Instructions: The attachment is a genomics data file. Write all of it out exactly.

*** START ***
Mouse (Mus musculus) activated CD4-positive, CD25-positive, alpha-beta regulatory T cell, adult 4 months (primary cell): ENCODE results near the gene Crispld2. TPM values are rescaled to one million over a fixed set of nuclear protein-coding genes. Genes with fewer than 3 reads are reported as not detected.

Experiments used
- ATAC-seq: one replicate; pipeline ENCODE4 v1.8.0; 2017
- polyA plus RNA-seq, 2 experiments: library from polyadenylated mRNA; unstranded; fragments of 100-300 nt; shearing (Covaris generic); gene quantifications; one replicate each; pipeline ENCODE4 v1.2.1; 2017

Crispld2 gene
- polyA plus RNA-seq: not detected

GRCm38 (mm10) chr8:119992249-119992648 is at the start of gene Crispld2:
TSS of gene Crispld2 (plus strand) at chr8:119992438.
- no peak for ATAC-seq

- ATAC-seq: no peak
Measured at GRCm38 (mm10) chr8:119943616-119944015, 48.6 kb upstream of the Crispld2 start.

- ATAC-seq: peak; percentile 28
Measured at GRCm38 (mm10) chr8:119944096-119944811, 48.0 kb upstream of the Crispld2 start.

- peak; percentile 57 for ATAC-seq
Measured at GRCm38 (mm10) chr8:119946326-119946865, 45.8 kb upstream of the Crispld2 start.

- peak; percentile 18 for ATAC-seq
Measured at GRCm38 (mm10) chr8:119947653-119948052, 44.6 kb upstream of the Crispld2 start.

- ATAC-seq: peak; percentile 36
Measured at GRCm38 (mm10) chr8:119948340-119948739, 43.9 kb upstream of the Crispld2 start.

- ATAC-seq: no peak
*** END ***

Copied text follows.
Mouse (Mus musculus) activated CD4-positive, CD25-positive, alpha-beta regulatory T cell, adult 4 months (primary cell): ENCODE results near the gene Crispld2. TPM values are rescaled to one million over a fixed set of nuclear protein-coding genes. Genes with fewer than 3 reads are reported as not detected.

Experiments used
- ATAC-seq: one replicate; pipeline ENCODE4 v1.8.0; 2017
- polyA plus RNA-seq, 2 experiments: library from polyadenylated mRNA; unstranded; fragments of 100-300 nt; shearing (Covaris generic); gene quantifications; one replicate each; pipeline ENCODE4 v1.2.1; 2017

Crispld2 gene
- polyA plus RNA-seq: not detected

GRCm38 (mm10) chr8:119992249-119992648 is at the start of gene Crispld2:
TSS of gene Crispld2 (plus strand) at chr8:119992438.
- no peak for ATAC-seq

- ATAC-seq: no peak
Measured at GRCm38 (mm10) chr8:119943616-119944015, 48.6 kb upstream of the Crispld2 start.

- ATAC-seq: peak; percentile 28
Measured at GRCm38 (mm10) chr8:119944096-119944811, 48.0 kb upstream of the Crispld2 start.

- peak; percentile 57 for ATAC-seq
Measured at GRCm38 (mm10) chr8:119946326-119946865, 45.8 kb upstream of the Crispld2 start.

- peak; percentile 18 for ATAC-seq
Measured at GRCm38 (mm10) chr8:119947653-119948052, 44.6 kb upstream of the Crispld2 start.

- ATAC-seq: peak; percentile 36
Measured at GRCm38 (mm10) chr8:119948340-119948739, 43.9 kb upstream of the Crispld2 start.

- ATAC-seq: no peak